While the two stonemasons were performing the exact same task within earshot of one another, the second had a sense of why he was doing what he did and how it fit into a larger, grander purpose — the vision. The first, with a more limited perspective, was content to go through the motions, doing the minimum required, instead of putting full heart and effort into his work. What made the two so different? The second worker may be an all-world bricklayer or eternal optimist. Perhaps the first is lazy or inept. Or it could be that the first only needs help seeing the big picture. That’s where the manager’s role as leader can make a real and lasting difference.
When a group comes to share a vision that resonates with its aspirations and values, and to see how its efforts are instrumental in making that vision a reality, a mind shift begins in earnest. Inspired work replaces uninspired box-checking. Creativity and innovation begin to flourish. Team members begin to recognize how each piece of the jigsaw puzzle — including the piece they provide — is instrumental in reaching a desired end. While the nature of the work performed does not change, the shift in perspective changes everything in terms of motivation, quality of work, and job satisfaction. Team members are no longer content to simply “do their jobs,” but to find better ways to achieve a shared vision — to build a cathedral.
Defining the Vision
These questions may aid managers and teams in defining a vision and guiding principles:
- What is our team’s “cathedral”?
- What is (or will be) the team’s “claim to fame”?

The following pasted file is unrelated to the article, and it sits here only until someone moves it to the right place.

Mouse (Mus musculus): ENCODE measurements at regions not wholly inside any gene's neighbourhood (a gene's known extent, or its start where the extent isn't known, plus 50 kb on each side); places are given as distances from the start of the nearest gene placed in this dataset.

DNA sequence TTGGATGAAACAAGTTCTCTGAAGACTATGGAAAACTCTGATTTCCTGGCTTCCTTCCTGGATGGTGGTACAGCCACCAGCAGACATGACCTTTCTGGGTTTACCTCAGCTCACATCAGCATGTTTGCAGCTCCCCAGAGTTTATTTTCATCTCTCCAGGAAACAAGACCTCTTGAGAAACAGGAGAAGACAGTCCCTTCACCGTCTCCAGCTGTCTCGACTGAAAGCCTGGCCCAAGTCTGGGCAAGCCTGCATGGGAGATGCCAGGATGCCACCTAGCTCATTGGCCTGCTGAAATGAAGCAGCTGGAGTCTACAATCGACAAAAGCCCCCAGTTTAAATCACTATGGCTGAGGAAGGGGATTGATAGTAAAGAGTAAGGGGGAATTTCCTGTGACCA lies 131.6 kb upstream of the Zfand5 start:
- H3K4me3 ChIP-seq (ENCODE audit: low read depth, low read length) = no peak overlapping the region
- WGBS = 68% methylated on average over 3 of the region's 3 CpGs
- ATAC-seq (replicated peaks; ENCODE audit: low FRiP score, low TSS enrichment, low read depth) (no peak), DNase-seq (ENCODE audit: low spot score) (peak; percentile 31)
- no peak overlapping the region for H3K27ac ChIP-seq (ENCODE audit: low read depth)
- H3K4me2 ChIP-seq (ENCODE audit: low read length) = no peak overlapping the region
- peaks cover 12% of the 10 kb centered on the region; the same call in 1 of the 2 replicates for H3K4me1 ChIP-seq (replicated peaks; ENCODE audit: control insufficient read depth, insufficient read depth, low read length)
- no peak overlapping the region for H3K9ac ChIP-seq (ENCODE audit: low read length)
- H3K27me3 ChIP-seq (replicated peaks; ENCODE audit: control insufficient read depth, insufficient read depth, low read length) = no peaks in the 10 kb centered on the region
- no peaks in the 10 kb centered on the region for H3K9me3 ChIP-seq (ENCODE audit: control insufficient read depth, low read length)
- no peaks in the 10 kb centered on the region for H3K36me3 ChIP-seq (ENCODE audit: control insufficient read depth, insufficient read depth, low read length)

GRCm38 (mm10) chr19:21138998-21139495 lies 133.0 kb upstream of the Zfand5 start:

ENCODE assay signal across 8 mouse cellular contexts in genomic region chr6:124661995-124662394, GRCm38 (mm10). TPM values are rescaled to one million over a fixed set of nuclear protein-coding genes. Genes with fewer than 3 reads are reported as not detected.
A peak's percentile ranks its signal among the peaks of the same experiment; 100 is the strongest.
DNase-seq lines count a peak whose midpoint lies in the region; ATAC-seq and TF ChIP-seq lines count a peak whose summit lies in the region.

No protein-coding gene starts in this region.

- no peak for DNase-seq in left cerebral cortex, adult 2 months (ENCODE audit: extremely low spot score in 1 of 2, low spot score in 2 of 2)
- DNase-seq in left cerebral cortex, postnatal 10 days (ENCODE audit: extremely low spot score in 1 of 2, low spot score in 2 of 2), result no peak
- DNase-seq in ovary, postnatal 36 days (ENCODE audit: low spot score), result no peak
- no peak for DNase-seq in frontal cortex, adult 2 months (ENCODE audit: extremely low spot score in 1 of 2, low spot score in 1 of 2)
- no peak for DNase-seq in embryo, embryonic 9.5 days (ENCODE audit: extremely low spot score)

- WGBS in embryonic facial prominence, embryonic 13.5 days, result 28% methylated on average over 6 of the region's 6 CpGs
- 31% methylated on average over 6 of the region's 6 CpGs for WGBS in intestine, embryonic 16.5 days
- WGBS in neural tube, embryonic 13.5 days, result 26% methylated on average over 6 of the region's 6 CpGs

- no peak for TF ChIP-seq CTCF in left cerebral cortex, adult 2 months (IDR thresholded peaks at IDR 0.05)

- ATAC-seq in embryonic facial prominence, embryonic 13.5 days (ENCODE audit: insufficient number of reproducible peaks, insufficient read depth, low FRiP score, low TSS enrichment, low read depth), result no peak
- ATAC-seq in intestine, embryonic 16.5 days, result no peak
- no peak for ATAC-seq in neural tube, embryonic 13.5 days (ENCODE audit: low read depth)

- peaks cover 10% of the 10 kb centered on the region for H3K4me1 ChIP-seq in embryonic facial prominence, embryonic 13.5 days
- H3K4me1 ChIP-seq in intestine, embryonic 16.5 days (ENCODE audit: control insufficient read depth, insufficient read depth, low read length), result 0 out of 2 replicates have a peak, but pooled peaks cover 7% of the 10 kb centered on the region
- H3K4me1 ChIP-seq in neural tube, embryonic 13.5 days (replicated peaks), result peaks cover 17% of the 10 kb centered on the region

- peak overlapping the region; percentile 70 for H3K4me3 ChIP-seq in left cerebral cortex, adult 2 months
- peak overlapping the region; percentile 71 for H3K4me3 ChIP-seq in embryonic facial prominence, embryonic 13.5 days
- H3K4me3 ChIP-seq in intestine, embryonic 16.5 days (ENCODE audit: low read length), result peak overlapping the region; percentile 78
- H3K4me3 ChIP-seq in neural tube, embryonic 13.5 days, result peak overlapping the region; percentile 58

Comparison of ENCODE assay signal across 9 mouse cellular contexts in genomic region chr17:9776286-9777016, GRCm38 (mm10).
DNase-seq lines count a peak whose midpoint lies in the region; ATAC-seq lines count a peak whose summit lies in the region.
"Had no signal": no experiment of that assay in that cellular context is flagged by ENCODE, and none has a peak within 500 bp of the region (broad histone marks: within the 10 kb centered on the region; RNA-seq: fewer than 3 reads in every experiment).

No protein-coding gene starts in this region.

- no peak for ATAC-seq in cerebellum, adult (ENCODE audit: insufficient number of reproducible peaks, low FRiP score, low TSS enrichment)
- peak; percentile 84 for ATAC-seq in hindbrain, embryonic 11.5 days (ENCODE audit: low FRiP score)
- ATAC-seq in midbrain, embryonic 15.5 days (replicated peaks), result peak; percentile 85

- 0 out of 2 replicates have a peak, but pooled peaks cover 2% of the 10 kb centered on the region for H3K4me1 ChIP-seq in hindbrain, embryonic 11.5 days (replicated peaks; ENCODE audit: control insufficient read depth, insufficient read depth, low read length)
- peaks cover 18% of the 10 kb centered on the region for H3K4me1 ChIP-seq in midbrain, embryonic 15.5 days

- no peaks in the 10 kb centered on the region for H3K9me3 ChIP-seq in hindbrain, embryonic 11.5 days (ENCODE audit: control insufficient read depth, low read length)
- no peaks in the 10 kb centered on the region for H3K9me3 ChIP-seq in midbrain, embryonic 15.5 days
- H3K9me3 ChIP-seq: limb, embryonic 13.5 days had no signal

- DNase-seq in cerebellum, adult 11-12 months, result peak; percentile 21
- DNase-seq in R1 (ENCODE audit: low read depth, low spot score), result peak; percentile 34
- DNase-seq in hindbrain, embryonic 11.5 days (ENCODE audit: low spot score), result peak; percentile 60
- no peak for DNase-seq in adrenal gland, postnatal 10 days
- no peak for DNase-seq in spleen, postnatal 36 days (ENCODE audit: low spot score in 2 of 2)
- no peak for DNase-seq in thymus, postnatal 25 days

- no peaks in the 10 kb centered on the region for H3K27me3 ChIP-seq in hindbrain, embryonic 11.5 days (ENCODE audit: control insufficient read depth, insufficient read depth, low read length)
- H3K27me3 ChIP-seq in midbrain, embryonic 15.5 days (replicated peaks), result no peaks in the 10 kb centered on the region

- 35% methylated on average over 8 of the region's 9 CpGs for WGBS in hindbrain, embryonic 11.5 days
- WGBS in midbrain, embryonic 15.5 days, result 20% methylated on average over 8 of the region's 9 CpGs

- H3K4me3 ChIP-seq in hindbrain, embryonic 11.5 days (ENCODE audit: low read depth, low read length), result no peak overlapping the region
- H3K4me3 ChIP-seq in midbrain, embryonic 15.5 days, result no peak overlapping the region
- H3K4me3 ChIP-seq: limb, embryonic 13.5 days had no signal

- How does our team provide value to the organization?
- What organizational problems are we uniquely qualified to help solve?
- How will we, as a team, define success?
Manager as Coach
The manager as coach is an extension of the leader role, focusing inwardly on the leadership of a team. He or she is responsible for assembling a balanced team, instilling guiding principles and frameworks for execution, and developing the talents and abilities of each team member.
Formal training is the tip of the professional development iceberg.
of learning and development comes from courses and reading.
comes from others, largely feedback from supervisors.
comes from experiential learning: learning by doing or “stretch” assignments.
Lombardo, Michael M.; Eichinger, Robert W. (1996). The Career Architect Development Planner (1st ed.). Minneapolis: Lominger. p. iv.
Assemble a Balanced Team
The manager as coach understands that, much like high-performing sports teams, the best teams in the industry have a diverse, but complementary set of skills and abilities. Instead of relying on a rote job description, the manager as coach seeks to understand his team’s strengths and weaknesses, and takes care to address areas of opportunity or weakness, even if that search takes him off conventional paths.